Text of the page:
After seeing way too little of Nova Scotia (I know, that sounds greedy doesn’t it?) my next stop was in Moncton, New Brunswick. The city of Moncton is the geographic centre of Atlantic Canada and central to two contrasting coasts; the Fundy Coast (with the highest tides in the world) and the Acadian Coast (with the warmest saltwater beaches north of Virginia and the warmest saltwater beaches in Canada).  With it’s dual French and English heritage it is considered a microcosm of Canadian culture and, indicative of this, hosts the Frye Literary Festival, not only  the largest bilingual literary festival in Canada, but also the largest literary event in the country.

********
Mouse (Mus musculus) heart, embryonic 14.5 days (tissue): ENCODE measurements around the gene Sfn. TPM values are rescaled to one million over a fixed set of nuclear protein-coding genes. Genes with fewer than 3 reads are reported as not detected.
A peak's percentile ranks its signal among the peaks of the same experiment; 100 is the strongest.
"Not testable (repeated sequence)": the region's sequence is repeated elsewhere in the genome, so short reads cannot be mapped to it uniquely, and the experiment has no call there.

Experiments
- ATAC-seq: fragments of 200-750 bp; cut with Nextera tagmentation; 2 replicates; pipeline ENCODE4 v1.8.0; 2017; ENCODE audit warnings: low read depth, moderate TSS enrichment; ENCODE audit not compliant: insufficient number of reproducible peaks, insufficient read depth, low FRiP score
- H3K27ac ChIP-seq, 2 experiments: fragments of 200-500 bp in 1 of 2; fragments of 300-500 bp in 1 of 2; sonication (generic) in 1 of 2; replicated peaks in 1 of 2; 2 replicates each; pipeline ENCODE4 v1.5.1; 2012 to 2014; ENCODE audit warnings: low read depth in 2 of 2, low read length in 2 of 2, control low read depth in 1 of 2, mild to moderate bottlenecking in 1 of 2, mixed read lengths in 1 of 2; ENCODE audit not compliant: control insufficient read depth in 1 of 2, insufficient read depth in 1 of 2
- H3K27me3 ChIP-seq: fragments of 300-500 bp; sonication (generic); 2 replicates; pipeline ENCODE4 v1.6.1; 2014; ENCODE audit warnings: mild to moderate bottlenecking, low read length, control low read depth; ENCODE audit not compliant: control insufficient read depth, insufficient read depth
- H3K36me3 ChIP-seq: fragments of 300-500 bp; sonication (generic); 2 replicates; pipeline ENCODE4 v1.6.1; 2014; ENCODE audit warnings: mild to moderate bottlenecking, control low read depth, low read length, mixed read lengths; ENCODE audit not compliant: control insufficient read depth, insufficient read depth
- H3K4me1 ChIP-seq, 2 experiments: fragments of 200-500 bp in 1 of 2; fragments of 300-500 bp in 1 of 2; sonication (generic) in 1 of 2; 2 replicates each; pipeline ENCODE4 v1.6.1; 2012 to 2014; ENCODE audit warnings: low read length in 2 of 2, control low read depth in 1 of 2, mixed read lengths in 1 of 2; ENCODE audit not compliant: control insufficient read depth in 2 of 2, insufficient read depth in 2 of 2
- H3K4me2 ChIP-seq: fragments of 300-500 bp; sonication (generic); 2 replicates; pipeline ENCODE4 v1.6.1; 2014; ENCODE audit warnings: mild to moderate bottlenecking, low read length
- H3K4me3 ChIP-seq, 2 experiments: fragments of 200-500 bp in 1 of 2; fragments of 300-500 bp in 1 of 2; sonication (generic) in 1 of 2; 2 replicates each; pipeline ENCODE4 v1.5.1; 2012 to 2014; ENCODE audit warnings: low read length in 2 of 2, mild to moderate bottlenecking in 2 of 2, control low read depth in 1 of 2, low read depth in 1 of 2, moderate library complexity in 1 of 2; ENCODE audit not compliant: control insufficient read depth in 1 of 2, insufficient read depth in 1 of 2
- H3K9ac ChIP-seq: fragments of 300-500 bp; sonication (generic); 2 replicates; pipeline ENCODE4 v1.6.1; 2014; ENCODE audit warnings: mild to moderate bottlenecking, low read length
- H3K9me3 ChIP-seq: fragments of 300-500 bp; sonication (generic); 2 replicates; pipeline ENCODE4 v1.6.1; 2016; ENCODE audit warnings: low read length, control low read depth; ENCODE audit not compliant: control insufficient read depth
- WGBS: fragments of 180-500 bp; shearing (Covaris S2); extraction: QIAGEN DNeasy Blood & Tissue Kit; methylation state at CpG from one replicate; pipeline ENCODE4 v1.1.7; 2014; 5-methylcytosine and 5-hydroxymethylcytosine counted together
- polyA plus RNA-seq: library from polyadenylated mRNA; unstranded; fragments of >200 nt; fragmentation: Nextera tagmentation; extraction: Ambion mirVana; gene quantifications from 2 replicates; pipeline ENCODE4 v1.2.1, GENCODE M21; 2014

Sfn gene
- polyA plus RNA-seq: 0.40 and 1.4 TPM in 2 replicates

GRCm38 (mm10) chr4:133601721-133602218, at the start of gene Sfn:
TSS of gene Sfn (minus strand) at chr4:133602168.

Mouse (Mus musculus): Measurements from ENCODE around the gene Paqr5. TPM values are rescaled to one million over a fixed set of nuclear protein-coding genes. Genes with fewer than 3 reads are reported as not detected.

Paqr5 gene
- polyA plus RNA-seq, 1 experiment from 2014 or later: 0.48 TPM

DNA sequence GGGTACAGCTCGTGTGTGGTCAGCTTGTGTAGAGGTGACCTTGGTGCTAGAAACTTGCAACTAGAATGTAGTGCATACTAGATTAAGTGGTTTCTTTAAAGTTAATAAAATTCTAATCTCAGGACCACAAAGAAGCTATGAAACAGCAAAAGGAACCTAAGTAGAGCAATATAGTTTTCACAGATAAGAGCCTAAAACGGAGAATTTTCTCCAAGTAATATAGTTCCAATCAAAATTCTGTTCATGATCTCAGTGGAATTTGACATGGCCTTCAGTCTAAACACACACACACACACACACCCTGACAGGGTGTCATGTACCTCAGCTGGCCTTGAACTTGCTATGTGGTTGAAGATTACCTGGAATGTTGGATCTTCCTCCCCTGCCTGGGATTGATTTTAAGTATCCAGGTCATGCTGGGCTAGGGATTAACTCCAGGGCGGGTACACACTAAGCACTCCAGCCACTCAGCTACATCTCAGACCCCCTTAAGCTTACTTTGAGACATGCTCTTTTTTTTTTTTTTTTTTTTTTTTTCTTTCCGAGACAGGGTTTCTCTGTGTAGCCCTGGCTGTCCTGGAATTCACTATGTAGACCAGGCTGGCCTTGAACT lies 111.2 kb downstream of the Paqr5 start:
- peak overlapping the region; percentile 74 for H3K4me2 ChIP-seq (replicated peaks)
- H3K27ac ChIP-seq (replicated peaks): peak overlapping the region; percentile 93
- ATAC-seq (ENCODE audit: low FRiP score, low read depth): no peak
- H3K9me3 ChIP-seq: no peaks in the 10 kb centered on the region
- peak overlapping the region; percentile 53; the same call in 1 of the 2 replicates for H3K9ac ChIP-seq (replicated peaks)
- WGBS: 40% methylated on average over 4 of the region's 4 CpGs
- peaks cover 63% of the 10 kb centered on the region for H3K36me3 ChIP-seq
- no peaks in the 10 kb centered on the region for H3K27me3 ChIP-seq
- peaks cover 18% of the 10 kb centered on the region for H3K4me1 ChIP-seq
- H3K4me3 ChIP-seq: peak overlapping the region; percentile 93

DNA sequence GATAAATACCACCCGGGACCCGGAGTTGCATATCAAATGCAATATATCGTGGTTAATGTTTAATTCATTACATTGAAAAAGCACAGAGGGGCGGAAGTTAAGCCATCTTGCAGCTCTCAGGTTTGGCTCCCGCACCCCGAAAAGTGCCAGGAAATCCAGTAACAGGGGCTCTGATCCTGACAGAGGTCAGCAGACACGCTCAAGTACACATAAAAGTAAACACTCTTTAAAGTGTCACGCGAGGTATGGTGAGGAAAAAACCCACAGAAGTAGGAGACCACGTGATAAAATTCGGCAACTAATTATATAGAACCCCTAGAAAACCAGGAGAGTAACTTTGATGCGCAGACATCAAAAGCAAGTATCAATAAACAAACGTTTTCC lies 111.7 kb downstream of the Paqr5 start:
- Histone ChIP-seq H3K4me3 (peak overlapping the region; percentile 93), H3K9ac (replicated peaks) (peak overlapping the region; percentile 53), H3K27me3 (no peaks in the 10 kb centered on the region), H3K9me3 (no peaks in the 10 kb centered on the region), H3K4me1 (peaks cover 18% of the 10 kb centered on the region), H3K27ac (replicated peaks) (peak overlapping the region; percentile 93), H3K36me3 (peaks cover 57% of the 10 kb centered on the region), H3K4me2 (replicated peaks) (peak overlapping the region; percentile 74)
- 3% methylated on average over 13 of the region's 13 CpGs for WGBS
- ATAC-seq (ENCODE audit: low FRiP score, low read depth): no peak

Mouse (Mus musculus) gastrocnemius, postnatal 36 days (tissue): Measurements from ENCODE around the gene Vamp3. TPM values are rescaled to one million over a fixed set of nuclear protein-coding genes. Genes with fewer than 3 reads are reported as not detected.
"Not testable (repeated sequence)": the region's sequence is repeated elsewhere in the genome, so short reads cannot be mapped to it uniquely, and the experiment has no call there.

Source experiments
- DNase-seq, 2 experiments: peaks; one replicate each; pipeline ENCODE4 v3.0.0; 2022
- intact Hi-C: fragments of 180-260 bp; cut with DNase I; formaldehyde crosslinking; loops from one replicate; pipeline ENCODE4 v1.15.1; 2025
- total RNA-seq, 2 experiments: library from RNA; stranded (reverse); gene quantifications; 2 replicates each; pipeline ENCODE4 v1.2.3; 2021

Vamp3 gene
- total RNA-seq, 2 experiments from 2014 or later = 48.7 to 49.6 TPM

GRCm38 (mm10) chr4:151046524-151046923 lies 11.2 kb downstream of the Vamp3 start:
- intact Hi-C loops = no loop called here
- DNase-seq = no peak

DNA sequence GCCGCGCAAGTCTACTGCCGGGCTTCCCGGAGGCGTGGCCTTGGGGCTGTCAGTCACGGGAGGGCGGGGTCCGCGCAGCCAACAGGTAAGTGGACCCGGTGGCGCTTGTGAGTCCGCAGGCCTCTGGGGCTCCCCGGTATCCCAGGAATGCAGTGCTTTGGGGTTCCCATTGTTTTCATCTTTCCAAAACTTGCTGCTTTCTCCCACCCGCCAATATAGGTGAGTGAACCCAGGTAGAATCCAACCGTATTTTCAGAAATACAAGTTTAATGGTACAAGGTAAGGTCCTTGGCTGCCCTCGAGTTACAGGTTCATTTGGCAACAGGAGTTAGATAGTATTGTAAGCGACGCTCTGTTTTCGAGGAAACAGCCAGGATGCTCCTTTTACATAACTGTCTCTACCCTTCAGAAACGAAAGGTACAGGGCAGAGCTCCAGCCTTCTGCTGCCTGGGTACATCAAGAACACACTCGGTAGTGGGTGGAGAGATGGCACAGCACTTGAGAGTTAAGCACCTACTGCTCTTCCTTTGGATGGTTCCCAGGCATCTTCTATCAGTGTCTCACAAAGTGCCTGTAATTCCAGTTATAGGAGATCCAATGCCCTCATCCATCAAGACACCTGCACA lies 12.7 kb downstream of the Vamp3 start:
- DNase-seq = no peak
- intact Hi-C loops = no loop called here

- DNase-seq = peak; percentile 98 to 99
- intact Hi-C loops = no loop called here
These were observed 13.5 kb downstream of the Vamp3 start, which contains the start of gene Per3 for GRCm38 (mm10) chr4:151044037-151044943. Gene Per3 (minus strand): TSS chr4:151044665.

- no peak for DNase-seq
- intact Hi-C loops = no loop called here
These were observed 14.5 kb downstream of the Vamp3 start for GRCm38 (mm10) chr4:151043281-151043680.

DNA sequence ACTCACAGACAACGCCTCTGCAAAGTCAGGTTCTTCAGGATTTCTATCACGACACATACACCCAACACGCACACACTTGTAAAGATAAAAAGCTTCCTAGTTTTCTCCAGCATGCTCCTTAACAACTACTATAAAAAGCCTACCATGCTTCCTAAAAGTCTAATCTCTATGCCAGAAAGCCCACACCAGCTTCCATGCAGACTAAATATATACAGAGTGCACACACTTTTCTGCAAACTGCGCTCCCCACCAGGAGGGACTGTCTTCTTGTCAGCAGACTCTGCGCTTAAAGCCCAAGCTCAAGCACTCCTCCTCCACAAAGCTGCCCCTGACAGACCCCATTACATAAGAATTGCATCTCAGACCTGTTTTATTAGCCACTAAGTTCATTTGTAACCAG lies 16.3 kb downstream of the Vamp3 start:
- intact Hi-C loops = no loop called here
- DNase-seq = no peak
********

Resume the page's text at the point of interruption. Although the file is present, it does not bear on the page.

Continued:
Naturally enough, it is also home to some great culinary traditions of both cultures including the largest wine festival east of Quebec and a commitment both urban beekeeping and the 100 mile diet in the local restaurants. The dining options range from fine dining in the award-winning Windjammer Restaurant of the Delta Beausejour Hotel to beer and pizza in a brewhouse – and all points in between. Here are a few of my food favourites from my time in Moncton.

The Tide and Boar, Moncton

Polenta Fries, The Tide & Boar, Moncton